March 12, 2009
The Democrats’ frontal assault on talk radio has failed, as planned. They knew the Fairness Doctrine—their attempt to balance the radio airwaves with federally-subsidized progressive talk, i.e. “censorship”—would fail because there aren’t yet enough Americans willing to surrender more of the First Amendment. Emphasis on the “yet”—but they’re working on it.
As we now know, the spontaneous coordinated personal attack on Rush Limbaugh was orchestrated by senior Democratic strategists Rahm Emanuel, James Carville and Paul Begala. Rush only accelerated their timetable with his politically precise statement, “I hope the president fails [to kill capitalism and institute socialism]”—a statement that every Republican should, just as every conservative already does, agree with. If not, you’re in the wrong party. Those who are seduced by the spirit of bipartisanship, what is it that you believe Obama wants conservatives to succeed in?— other than defeat, of course.
But radio is not out of the woods yet. There are a number of cleverly-devised legislative threats to this American-owned-and-operated industry—the most immediate of which is a crippling new radio tax, commonly called a Performance Tax. Let’s start with the basic economic relationship between radio and the record labels. From the very beginning it has been very simple: “free play, free promotion.” Radio stations played the music for free and the record labels enjoyed the free promotion of their product. Consumers would hear a song on the radio, and if they liked it, go out and buy the record, attend the concert and buy the merchandise. Everybody made money. The label would have increased sales, the artist would book more gigs, and radio could adapt the mix any way they wanted to attract more listeners, and thereby more advertisers.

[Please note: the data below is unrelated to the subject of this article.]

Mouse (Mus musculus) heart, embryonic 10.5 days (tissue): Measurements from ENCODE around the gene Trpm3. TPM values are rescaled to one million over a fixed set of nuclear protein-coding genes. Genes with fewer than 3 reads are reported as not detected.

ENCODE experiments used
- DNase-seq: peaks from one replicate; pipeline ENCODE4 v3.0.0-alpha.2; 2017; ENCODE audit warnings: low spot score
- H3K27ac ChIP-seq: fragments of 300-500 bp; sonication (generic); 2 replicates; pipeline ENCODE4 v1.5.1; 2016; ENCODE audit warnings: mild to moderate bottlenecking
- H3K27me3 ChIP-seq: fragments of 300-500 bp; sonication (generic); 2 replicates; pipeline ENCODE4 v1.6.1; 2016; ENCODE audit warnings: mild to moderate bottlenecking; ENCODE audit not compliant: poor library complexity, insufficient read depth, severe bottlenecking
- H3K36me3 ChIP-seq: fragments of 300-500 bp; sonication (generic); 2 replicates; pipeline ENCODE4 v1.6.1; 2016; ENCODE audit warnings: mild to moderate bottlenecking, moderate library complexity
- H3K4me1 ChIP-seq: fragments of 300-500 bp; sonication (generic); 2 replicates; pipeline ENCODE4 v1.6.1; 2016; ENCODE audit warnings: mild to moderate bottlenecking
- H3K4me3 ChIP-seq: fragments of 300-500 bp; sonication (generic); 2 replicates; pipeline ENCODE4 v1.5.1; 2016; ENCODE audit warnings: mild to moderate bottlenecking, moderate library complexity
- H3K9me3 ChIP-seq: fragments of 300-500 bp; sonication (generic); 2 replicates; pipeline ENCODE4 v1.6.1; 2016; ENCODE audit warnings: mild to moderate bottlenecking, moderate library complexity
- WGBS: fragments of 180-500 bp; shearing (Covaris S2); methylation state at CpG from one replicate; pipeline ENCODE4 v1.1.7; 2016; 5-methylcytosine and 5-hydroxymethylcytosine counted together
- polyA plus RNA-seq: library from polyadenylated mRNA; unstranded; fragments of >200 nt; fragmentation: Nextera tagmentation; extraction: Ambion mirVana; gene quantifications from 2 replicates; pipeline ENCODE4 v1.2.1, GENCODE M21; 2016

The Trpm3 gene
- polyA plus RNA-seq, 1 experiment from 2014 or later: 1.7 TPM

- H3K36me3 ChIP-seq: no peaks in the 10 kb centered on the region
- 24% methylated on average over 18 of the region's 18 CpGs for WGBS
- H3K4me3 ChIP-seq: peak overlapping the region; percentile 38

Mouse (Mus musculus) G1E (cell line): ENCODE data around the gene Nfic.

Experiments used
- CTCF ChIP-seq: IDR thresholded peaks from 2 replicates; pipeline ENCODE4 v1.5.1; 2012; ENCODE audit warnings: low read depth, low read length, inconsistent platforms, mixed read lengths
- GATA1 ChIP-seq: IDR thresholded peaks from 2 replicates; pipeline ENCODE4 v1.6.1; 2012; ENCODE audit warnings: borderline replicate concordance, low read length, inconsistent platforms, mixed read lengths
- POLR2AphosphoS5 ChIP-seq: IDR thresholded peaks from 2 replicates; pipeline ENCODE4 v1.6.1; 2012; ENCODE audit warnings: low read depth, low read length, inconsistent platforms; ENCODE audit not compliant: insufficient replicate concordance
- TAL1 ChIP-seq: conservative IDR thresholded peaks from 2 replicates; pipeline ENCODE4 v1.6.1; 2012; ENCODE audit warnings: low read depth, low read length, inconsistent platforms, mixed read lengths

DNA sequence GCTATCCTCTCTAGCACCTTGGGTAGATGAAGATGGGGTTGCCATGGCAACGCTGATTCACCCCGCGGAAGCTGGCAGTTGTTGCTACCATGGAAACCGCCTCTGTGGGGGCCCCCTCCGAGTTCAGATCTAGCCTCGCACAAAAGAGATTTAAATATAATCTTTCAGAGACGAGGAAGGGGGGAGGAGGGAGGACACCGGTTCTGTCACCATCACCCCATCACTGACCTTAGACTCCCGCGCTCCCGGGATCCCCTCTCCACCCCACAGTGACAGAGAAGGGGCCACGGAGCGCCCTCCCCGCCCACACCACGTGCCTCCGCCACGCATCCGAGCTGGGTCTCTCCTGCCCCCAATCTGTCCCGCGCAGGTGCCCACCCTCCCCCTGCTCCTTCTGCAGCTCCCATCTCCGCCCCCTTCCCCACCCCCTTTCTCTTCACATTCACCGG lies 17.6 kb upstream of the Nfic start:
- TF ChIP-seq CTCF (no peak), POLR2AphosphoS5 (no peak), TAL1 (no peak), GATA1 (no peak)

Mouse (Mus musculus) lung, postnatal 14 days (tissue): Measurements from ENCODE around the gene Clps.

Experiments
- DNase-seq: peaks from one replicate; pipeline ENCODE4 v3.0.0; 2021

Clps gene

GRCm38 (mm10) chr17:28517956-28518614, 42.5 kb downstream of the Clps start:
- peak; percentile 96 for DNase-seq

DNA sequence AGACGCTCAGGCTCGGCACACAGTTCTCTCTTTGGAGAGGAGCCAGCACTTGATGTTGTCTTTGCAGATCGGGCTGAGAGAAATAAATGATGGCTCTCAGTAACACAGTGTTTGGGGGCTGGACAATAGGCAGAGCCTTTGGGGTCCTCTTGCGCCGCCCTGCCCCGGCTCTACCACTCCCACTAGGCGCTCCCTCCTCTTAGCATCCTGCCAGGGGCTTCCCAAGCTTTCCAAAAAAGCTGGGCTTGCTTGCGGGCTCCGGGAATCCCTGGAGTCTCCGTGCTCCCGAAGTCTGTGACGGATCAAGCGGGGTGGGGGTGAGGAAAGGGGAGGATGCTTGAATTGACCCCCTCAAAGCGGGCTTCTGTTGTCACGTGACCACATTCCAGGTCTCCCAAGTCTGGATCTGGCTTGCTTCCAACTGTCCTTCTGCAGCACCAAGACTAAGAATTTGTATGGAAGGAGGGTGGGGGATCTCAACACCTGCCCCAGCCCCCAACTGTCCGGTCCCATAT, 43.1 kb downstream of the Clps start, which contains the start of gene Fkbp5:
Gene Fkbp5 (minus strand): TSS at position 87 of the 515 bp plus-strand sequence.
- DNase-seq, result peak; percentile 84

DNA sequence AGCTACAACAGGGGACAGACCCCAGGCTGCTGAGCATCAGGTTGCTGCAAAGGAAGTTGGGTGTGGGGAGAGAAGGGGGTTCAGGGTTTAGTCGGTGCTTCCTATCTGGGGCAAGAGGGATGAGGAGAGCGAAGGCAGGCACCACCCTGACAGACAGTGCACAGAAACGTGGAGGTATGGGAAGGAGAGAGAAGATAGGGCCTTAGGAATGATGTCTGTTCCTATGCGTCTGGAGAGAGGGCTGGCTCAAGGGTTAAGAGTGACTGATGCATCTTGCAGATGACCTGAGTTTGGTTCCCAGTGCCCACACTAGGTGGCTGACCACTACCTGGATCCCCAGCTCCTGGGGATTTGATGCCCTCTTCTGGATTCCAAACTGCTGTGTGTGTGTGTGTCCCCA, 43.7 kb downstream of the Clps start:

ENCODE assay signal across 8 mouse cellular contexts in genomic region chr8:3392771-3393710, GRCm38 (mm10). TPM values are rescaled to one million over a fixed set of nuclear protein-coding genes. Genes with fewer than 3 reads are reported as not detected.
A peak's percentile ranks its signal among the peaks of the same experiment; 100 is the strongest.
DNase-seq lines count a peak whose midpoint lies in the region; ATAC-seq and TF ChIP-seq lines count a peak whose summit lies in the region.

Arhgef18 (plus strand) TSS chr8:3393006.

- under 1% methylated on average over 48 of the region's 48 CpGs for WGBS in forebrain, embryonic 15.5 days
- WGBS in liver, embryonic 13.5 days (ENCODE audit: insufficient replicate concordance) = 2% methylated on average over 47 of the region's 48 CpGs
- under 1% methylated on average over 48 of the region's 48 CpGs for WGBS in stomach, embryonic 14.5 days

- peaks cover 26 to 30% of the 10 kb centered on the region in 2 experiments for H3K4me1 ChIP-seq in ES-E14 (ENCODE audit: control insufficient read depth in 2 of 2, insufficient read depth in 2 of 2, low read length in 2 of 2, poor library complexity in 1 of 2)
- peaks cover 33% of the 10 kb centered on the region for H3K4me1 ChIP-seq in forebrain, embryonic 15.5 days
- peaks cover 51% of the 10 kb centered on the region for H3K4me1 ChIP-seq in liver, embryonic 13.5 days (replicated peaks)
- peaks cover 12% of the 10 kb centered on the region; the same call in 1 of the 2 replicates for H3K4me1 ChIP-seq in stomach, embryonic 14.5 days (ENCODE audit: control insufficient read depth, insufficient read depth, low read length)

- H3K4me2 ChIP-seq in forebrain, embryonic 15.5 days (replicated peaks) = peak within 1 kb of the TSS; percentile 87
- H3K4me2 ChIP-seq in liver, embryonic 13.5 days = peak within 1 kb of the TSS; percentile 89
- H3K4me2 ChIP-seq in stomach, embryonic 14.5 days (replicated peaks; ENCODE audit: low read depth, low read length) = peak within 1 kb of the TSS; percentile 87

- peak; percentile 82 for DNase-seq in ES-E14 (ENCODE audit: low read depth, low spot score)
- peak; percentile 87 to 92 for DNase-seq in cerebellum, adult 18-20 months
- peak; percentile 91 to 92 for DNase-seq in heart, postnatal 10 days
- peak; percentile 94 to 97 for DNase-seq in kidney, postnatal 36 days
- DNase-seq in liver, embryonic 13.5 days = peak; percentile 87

The only people not getting the proper remuneration were the composers, publishers, and writers, since they couldn’t make anything off a concert appearance. But this was worked out with the creation of royalty collection companies like ASCAP, BMI and SESAC, who then collected money from the radio stations and distributed it to the creative forces behind the musical works.
Then the Internet changed the whole world.
Today, instead of the artists going on tour to sell records, they sell records to generate publicity so they can go on tour. The record labels make the money on the songs, not the artists, forcing the artists on the road. Today, if you don’t tour, you don’t make real money.
With the explosion of iPods and iTunes and pervasive music piracy, profit margins eroded. The record labels resisted change and were slow to adjust their business model in response to the digital tsunami. With music cheaper and more accessible than ever, the record labels have turned elsewhere to recoup lost revenue.
Not surprisingly, they are looking to impose a new tax on radio—a ram-down piece of legislation that will hurt radio and cost American jobs. Known formally as the Performance Rights Act (H.R. 484), this legislation would put a crippling burden on a broadcast industry already struggling from declining ad revenues and the heavy burden of debt. The Performance Tax is supported by the Recording Industry Association of America (RIAA)—and it will, essentially, require radio stations to “pay to play.” Now, mind you, radio already pays hundreds of millions of dollars each year in royalties to the composers, publishers and writers. Now we’re talking big money to the labels and artists themselves.
But why should radio pay the artists and labels to play music when they’re promoting their product for free? Shouldn’t it be the other way around? In fact, it was, and is. There are still laws against “payola”—paying a disc jockey or station member to play a particular song or to plug a particular product “under the table.” But the history of payola is a testament to the fact that radio play helps sell music.